Dizziness is a nondescript symptom meaning something different to each individual. The term is commonly used by patients to characterise sensations including vertigo, imbalance, presyncope, and light-headedness. Over one third of Australians over the age of 50 experience some dizziness or vertigo.
The differential diagnosis of dizziness is complex. One third of patients are still symptomatic after a five-year period and only one in four ever receive treatment for their dizziness. Even for benign paroxysmal positional vertigo, studies show the average time from symptom onset to diagnosis can be 19 to 70 months.
Undiagnosed and untreated dizziness can significantly impact quality of life. The psychological impacts include increased social isolation, anxiety, and depression. Dizziness can lead to lost work time and reduced productivity. In the elderly, it is associated with reduced physical activity and an increased falls risk.
For the majority of patients, a thorough history will make the diagnosis and inform treatment. This history would include temporal features, associated auditory or wider symptoms, and any specific triggers.
A formal assessment of the vestibular system with an audiologist can offer supplementary information to facilitate diagnosis and management. Test results include objective, side-specific, and receptor-specific information.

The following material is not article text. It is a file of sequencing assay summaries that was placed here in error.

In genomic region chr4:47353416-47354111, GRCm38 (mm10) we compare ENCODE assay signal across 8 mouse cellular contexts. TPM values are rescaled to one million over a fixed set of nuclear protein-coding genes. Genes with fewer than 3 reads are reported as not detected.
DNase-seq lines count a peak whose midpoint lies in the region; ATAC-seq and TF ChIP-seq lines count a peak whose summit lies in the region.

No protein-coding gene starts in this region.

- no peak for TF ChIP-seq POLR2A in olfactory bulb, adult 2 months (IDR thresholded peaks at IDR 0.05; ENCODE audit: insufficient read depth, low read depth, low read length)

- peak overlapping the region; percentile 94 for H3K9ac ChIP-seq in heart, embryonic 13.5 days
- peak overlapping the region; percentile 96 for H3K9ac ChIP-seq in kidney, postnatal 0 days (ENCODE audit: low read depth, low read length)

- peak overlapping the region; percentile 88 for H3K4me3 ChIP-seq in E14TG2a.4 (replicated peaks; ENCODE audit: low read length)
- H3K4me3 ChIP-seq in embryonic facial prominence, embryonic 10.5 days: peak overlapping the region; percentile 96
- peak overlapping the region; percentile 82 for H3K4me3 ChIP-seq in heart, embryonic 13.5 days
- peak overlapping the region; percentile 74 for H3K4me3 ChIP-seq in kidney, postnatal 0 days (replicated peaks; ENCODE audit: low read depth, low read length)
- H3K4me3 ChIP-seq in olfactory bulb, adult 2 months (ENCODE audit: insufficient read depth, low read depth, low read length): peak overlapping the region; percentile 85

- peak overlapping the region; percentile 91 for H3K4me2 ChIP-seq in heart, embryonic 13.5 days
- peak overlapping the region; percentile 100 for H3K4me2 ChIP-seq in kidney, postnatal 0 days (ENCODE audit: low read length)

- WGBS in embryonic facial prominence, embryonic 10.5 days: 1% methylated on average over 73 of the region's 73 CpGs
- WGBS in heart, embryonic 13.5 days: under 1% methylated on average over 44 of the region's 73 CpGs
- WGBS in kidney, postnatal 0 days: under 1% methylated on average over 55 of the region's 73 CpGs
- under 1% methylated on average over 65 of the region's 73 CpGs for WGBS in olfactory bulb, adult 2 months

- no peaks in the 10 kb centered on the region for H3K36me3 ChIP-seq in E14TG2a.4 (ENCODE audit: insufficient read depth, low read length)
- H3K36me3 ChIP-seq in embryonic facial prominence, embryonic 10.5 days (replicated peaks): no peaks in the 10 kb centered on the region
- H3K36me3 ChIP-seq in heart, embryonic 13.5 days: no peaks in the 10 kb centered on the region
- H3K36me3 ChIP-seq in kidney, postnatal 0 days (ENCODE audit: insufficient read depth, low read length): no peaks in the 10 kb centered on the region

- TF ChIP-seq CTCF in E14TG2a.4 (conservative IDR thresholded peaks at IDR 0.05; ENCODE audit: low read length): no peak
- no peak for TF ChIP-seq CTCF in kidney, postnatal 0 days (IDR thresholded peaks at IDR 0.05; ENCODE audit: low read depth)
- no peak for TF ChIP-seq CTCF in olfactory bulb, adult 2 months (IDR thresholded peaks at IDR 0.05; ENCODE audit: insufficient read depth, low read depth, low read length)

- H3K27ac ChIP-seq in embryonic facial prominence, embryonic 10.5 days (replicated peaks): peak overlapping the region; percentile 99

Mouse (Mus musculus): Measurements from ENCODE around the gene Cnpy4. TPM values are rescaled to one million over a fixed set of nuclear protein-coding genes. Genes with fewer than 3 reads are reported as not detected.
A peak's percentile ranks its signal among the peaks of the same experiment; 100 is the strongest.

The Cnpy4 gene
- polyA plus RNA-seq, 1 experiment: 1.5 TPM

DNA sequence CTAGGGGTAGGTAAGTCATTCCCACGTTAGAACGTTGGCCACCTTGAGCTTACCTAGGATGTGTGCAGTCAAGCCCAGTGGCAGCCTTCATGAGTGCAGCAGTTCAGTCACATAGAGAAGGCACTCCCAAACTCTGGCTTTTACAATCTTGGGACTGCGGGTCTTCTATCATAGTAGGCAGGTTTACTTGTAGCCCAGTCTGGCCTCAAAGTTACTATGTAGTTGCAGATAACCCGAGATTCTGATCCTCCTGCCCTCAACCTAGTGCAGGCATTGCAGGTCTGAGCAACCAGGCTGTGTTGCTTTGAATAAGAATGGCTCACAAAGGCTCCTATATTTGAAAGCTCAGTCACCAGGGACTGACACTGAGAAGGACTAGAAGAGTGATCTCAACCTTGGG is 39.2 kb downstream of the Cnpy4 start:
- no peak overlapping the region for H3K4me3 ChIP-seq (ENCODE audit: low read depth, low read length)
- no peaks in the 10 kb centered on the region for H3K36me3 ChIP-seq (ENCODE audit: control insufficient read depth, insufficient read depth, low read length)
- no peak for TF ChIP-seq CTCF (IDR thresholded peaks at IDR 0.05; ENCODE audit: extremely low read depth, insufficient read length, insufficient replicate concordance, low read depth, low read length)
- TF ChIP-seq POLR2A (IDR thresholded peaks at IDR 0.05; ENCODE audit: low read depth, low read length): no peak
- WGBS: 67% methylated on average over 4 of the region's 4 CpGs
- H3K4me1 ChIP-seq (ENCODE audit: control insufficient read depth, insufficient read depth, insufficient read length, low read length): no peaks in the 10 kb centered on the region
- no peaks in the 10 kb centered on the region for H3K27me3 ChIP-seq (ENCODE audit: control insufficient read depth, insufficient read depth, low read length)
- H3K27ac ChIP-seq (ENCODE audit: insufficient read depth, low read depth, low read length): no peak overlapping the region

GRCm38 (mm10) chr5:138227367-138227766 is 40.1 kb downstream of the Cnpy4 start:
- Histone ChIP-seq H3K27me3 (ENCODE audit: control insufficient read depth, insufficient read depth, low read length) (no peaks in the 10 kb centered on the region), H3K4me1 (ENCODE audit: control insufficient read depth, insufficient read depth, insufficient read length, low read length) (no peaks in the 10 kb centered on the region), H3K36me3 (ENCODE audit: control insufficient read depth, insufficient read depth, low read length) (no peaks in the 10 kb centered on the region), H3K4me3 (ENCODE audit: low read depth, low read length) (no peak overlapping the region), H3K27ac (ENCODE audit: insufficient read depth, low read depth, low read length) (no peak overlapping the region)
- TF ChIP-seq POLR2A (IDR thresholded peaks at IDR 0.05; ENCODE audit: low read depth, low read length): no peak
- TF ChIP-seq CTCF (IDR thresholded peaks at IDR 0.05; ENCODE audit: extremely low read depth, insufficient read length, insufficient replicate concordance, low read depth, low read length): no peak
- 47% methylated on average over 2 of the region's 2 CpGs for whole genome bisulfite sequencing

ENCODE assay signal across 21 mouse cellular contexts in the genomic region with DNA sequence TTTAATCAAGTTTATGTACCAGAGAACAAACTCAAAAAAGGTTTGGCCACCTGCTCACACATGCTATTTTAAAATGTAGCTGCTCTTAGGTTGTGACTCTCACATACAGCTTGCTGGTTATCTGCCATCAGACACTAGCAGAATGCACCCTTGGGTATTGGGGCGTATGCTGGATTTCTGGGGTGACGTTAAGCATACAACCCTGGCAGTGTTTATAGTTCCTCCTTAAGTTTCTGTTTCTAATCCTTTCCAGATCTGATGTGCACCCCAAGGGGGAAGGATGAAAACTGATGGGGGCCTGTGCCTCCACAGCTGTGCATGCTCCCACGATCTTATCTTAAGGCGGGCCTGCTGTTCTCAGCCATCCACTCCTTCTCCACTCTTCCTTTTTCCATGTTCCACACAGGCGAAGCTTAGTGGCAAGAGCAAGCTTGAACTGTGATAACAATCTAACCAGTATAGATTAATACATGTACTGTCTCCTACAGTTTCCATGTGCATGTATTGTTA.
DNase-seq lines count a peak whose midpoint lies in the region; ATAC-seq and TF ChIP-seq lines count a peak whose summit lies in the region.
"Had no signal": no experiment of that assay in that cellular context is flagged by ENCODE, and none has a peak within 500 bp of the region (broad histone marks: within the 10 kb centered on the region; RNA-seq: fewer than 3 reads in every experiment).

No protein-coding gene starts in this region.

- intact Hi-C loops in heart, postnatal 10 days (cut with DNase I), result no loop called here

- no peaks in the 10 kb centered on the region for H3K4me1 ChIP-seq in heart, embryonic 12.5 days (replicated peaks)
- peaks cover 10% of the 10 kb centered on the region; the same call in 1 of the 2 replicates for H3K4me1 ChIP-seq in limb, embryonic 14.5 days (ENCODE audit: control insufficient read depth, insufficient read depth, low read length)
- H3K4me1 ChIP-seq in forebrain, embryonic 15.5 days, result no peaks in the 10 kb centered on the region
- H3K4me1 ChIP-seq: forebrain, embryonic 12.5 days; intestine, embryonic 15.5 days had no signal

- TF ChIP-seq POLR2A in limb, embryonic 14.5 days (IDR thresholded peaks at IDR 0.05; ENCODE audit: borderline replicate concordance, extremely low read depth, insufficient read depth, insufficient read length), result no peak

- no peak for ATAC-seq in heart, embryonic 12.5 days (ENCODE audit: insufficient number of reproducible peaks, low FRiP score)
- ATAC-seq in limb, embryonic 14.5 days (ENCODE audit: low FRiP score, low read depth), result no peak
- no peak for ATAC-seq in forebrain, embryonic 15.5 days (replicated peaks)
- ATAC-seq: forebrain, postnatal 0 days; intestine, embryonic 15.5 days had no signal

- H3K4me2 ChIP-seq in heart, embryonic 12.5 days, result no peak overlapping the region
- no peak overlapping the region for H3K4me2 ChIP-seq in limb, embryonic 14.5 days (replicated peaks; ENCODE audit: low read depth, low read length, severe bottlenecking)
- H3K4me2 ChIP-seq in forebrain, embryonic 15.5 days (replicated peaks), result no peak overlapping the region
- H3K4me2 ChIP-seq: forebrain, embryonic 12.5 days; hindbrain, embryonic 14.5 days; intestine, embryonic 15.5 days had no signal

Videonystagmography (VNG) utilises an infrared video system attached to goggles to monitor and record eye movements. The VNG battery includes a series of subtests evaluating different components of the peripheral and central vestibular system, including preliminary tests for central lesions.
Electrophysiological testing is performed to assess auditory evoked potentials, including vestibular evoked myogenic potentials (VEMP). VEMP testing assesses the function of the otolith organs and is a valuable diagnostic tool in the diagnosis of semicircular canal dehiscence.
Caloric irrigation remains the gold standard for diagnosing peripheral a vestibular lesion, doing so through assessing the vestibulo-ocular reflex. Caloric testing’s pitfall is that it only measures the horizontal semicircular canals. Video head impulse testing (vHIT) complements caloric testing and can assess function of all six canals, helping to better localise peripheral lesions.
Vestibular rehabilitation therapy (VRT) is the foundation of treating many causes of dizziness. The vestibular pathway demonstrates a high degree of neural plasticity and the aim of VRT is to facilitate central compensation.
Successful VRT results in improved gaze stability, reduced dizziness, improved postural stability and gait, and helps patients restore normal function and activity. VRT has been demonstrated to show both subjective and objective improvements in a patient’s symptoms
The author wishes to acknowledge the input of Ellen Putland in the writing of this update.
- Dizziness is common
- Accurate assessment is needed to inform treatment
- Vestibular rehabilitation can improve symptoms
References available on request.
Questions? Contact the editor.
Author competing interests: None to disclose.
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